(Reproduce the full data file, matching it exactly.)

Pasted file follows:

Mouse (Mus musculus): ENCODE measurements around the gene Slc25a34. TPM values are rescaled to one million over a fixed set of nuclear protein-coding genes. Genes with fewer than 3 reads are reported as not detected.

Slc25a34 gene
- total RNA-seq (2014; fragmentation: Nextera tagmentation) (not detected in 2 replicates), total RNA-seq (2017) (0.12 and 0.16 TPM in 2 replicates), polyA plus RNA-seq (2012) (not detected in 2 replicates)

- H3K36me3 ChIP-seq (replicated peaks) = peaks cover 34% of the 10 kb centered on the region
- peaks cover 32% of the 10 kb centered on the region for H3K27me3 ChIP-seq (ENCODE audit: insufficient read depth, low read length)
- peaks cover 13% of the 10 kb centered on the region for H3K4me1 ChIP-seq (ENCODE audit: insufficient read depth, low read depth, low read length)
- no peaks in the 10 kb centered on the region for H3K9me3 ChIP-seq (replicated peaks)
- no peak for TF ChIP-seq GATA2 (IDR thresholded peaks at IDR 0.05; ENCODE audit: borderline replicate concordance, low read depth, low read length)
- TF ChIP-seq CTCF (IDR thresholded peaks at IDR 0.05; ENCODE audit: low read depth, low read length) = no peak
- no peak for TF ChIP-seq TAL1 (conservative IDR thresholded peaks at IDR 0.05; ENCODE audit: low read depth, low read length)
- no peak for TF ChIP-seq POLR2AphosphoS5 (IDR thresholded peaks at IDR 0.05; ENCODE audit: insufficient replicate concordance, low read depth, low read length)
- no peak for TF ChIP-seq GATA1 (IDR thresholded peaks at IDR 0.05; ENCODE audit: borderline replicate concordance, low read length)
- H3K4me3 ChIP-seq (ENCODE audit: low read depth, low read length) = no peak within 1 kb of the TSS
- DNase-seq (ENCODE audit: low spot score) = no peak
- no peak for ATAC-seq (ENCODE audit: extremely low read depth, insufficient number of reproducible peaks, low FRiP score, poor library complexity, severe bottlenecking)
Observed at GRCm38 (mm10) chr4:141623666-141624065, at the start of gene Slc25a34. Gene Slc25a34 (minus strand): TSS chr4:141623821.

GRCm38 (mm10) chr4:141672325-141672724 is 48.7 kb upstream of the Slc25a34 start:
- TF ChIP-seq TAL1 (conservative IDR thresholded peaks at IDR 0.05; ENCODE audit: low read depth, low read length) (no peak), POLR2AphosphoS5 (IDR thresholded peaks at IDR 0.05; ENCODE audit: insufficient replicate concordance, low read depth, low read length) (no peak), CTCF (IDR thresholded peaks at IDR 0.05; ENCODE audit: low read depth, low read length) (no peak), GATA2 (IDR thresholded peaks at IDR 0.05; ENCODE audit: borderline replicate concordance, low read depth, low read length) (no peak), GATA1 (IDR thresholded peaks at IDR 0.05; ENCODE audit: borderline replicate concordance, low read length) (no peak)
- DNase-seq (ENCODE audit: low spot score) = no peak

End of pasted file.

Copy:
Mouse (Mus musculus): ENCODE measurements around the gene Slc25a34. TPM values are rescaled to one million over a fixed set of nuclear protein-coding genes. Genes with fewer than 3 reads are reported as not detected.

Slc25a34 gene
- total RNA-seq (2014; fragmentation: Nextera tagmentation) (not detected in 2 replicates), total RNA-seq (2017) (0.12 and 0.16 TPM in 2 replicates), polyA plus RNA-seq (2012) (not detected in 2 replicates)

- H3K36me3 ChIP-seq (replicated peaks) = peaks cover 34% of the 10 kb centered on the region
- peaks cover 32% of the 10 kb centered on the region for H3K27me3 ChIP-seq (ENCODE audit: insufficient read depth, low read length)
- peaks cover 13% of the 10 kb centered on the region for H3K4me1 ChIP-seq (ENCODE audit: insufficient read depth, low read depth, low read length)
- no peaks in the 10 kb centered on the region for H3K9me3 ChIP-seq (replicated peaks)
- no peak for TF ChIP-seq GATA2 (IDR thresholded peaks at IDR 0.05; ENCODE audit: borderline replicate concordance, low read depth, low read length)
- TF ChIP-seq CTCF (IDR thresholded peaks at IDR 0.05; ENCODE audit: low read depth, low read length) = no peak
- no peak for TF ChIP-seq TAL1 (conservative IDR thresholded peaks at IDR 0.05; ENCODE audit: low read depth, low read length)
- no peak for TF ChIP-seq POLR2AphosphoS5 (IDR thresholded peaks at IDR 0.05; ENCODE audit: insufficient replicate concordance, low read depth, low read length)
- no peak for TF ChIP-seq GATA1 (IDR thresholded peaks at IDR 0.05; ENCODE audit: borderline replicate concordance, low read length)
- H3K4me3 ChIP-seq (ENCODE audit: low read depth, low read length) = no peak within 1 kb of the TSS
- DNase-seq (ENCODE audit: low spot score) = no peak
- no peak for ATAC-seq (ENCODE audit: extremely low read depth, insufficient number of reproducible peaks, low FRiP score, poor library complexity, severe bottlenecking)
Observed at GRCm38 (mm10) chr4:141623666-141624065, at the start of gene Slc25a34. Gene Slc25a34 (minus strand): TSS chr4:141623821.

GRCm38 (mm10) chr4:141672325-141672724 is 48.7 kb upstream of the Slc25a34 start:
- TF ChIP-seq TAL1 (conservative IDR thresholded peaks at IDR 0.05; ENCODE audit: low read depth, low read length) (no peak), POLR2AphosphoS5 (IDR thresholded peaks at IDR 0.05; ENCODE audit: insufficient replicate concordance, low read depth, low read length) (no peak), CTCF (IDR thresholded peaks at IDR 0.05; ENCODE audit: low read depth, low read length) (no peak), GATA2 (IDR thresholded peaks at IDR 0.05; ENCODE audit: borderline replicate concordance, low read depth, low read length) (no peak), GATA1 (IDR thresholded peaks at IDR 0.05; ENCODE audit: borderline replicate concordance, low read length) (no peak)
- DNase-seq (ENCODE audit: low spot score) = no peak